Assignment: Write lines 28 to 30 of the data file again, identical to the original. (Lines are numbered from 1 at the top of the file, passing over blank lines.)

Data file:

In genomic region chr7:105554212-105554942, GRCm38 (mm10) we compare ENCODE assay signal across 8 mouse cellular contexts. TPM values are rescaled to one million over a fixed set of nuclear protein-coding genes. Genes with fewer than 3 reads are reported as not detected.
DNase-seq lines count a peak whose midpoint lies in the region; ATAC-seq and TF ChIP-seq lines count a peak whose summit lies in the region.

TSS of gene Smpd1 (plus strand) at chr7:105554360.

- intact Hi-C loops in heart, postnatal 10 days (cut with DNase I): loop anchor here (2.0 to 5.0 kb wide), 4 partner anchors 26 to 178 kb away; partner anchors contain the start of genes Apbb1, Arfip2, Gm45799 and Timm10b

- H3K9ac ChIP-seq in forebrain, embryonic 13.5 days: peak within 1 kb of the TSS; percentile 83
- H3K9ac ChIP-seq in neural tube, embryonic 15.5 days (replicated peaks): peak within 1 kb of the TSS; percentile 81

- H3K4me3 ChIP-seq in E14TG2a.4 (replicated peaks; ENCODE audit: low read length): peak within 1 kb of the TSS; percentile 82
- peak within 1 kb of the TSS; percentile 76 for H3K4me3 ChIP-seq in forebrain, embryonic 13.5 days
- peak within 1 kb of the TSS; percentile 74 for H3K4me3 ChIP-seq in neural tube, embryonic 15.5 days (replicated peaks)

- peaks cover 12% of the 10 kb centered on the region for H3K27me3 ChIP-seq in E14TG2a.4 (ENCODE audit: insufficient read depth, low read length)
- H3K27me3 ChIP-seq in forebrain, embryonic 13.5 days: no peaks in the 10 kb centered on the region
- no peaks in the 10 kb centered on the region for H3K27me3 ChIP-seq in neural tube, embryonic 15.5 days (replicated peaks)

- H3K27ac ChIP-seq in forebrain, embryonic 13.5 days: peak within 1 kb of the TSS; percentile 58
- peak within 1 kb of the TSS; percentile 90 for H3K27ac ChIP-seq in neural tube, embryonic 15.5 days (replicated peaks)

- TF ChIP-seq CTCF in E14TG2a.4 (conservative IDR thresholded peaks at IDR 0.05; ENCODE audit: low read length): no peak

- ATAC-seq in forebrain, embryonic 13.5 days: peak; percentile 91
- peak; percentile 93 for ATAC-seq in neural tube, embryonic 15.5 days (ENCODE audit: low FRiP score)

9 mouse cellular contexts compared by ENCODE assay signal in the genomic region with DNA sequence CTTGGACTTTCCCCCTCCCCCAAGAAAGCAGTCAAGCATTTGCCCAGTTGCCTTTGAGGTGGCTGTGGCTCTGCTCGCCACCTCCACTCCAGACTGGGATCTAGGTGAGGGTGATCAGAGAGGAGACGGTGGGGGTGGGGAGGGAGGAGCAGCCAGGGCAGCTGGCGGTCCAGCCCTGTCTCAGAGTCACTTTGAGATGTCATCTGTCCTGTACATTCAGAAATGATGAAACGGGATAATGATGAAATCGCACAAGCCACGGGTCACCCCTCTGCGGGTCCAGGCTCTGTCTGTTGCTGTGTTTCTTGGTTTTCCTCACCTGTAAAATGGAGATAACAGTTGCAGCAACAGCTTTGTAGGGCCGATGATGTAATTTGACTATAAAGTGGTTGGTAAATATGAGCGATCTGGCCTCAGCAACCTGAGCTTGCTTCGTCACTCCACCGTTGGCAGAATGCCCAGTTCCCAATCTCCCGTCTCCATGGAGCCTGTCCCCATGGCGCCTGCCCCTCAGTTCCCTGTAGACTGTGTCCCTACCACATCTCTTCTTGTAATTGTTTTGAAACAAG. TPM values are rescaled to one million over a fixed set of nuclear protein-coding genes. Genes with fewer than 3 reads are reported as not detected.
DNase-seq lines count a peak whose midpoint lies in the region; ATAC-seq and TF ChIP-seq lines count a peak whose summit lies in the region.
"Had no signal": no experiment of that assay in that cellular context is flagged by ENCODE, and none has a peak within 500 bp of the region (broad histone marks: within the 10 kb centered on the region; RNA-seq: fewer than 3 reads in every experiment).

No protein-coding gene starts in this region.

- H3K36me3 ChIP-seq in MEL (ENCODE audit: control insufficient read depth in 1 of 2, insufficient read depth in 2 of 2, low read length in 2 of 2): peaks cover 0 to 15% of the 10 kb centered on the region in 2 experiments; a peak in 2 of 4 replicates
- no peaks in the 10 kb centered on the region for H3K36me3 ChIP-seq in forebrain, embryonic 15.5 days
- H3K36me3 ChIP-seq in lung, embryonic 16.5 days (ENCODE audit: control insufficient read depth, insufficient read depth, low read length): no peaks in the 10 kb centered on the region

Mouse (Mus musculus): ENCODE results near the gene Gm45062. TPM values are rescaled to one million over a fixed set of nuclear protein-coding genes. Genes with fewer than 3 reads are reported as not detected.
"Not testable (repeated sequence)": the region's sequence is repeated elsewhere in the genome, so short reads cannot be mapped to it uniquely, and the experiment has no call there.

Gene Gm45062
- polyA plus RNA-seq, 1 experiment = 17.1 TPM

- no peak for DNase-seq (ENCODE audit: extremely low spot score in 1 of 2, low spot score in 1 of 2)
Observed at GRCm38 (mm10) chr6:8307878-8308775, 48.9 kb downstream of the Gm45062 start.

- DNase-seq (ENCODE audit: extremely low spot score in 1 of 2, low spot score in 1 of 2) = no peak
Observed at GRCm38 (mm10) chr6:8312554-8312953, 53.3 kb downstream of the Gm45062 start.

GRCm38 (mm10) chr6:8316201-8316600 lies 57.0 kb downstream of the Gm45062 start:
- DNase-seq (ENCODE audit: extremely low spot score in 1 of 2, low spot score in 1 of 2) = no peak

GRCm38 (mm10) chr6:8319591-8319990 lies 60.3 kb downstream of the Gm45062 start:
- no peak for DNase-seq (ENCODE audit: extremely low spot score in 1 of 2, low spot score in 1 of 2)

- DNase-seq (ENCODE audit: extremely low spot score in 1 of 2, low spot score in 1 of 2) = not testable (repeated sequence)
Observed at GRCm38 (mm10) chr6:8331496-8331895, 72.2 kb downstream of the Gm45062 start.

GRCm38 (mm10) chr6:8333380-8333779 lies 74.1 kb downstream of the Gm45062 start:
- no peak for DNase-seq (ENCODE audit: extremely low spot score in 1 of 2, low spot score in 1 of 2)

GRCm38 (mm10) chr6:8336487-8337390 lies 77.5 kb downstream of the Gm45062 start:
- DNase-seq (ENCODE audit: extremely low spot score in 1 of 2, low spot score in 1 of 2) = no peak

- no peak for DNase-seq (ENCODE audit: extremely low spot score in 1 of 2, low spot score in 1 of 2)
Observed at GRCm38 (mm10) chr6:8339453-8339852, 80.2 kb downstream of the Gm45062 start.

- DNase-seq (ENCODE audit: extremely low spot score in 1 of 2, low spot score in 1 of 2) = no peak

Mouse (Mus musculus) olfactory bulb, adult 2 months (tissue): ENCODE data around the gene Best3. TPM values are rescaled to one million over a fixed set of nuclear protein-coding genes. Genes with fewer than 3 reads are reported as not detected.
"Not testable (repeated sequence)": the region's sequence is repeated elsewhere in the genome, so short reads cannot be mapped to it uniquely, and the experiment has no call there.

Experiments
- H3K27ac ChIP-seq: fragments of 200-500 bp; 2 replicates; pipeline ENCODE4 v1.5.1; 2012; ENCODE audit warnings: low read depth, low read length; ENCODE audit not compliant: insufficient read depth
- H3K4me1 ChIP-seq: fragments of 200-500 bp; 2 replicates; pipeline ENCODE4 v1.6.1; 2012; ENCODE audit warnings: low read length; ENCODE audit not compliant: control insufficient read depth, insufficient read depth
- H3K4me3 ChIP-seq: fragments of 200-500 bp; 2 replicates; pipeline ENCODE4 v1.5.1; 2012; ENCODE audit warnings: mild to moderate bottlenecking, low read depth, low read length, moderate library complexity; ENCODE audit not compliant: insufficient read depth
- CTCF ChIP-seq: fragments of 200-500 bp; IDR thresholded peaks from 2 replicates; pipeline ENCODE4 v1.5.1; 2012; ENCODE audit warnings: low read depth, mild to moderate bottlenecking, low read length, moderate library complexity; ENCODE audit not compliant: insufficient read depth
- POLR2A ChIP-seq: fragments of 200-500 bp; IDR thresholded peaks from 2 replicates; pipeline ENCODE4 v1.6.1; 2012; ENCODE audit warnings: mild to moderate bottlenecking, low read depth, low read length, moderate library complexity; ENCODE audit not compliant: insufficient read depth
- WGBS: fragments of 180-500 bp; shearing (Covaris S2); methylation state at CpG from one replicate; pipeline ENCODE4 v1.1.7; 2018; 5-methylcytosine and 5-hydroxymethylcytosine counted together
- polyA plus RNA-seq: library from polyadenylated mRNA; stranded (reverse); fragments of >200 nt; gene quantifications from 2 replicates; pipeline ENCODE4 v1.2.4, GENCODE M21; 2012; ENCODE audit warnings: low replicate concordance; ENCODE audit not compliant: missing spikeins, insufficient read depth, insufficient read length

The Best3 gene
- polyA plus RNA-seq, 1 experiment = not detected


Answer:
- polyA plus RNA-seq, 1 experiment = 17.1 TPM

- no peak for DNase-seq (ENCODE audit: extremely low spot score in 1 of 2, low spot score in 1 of 2)
Observed at GRCm38 (mm10) chr6:8307878-8308775, 48.9 kb downstream of the Gm45062 start.